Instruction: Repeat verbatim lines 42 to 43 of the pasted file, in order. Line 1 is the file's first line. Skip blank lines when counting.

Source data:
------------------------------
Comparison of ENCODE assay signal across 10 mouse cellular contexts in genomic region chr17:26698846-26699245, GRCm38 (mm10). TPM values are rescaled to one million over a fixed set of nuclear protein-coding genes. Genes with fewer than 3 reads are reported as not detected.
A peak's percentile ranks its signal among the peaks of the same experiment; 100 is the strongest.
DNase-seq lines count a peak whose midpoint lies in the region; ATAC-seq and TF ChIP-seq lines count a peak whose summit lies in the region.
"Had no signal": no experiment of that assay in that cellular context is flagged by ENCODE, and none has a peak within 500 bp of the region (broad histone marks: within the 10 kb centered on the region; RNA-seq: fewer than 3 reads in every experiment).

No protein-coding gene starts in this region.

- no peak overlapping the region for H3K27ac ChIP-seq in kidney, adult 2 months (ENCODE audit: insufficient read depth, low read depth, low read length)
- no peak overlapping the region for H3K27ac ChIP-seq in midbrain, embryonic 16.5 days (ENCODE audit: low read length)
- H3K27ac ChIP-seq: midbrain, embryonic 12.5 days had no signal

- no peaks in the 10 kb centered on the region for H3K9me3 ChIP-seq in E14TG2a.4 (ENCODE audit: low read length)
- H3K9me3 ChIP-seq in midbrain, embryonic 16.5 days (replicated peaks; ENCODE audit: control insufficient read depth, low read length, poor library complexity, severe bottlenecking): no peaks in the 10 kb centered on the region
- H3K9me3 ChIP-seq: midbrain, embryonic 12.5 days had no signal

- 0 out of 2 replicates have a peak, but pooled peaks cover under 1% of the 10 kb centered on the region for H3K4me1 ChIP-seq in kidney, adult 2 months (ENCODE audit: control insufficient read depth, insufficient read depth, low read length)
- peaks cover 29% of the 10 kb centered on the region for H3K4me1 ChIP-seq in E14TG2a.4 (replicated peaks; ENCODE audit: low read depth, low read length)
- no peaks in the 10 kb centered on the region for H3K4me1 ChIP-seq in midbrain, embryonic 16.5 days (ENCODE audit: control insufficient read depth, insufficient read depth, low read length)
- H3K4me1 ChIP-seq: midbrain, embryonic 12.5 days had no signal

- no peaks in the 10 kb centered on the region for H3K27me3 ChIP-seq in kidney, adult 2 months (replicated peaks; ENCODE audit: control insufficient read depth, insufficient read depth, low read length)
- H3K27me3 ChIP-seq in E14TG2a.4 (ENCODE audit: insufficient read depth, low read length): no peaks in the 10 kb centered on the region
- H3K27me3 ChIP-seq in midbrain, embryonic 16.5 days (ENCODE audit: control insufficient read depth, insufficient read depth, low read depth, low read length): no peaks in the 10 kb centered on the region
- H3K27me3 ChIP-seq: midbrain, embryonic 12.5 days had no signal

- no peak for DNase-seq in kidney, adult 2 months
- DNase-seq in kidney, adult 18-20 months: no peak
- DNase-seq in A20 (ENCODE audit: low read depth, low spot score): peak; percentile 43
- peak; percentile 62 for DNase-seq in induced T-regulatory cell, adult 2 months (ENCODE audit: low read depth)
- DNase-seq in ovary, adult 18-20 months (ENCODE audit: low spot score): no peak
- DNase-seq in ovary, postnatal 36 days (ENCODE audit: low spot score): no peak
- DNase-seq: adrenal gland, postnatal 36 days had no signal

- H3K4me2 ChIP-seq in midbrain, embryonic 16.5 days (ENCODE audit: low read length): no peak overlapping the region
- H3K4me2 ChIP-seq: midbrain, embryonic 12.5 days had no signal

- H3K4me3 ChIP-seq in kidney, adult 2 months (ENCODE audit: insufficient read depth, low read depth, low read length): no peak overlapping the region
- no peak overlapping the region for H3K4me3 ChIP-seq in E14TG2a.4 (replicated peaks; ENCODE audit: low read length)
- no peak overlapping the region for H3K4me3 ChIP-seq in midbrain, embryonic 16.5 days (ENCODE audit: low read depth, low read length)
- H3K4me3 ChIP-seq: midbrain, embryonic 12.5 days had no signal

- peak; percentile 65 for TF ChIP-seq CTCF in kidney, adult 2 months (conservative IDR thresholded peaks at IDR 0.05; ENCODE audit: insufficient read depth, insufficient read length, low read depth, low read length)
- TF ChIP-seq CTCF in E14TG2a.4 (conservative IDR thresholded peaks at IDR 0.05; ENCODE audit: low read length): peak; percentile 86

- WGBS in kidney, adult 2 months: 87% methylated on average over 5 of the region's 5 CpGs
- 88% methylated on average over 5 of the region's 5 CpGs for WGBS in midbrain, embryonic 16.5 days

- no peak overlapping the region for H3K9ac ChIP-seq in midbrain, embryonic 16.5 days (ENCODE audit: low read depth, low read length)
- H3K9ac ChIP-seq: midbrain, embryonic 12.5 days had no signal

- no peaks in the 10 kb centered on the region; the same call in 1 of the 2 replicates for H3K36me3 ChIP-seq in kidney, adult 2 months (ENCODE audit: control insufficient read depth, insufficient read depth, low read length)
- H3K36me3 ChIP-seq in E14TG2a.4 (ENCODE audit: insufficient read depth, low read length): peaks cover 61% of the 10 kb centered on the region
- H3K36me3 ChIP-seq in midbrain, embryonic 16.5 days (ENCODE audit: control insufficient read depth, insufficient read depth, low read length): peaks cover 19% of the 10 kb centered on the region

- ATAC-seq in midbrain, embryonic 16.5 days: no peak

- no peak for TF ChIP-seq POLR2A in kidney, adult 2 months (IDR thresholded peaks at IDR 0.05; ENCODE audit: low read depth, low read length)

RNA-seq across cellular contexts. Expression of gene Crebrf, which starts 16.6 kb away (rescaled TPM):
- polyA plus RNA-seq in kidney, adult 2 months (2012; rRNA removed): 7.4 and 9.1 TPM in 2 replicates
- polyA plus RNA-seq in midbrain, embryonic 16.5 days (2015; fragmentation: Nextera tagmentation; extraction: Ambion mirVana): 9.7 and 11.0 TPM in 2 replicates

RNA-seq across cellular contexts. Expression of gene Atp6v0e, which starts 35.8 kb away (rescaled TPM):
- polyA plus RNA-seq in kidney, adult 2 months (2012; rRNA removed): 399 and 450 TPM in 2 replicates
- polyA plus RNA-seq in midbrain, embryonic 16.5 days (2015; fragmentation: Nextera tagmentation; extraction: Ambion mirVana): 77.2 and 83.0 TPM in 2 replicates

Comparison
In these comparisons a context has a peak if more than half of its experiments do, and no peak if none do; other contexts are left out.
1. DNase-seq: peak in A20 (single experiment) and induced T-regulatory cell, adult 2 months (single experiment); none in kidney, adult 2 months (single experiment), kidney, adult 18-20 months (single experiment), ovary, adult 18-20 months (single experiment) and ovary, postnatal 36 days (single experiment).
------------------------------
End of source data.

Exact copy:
- ATAC-seq in midbrain, embryonic 16.5 days: no peak

- no peak for TF ChIP-seq POLR2A in kidney, adult 2 months (IDR thresholded peaks at IDR 0.05; ENCODE audit: low read depth, low read length)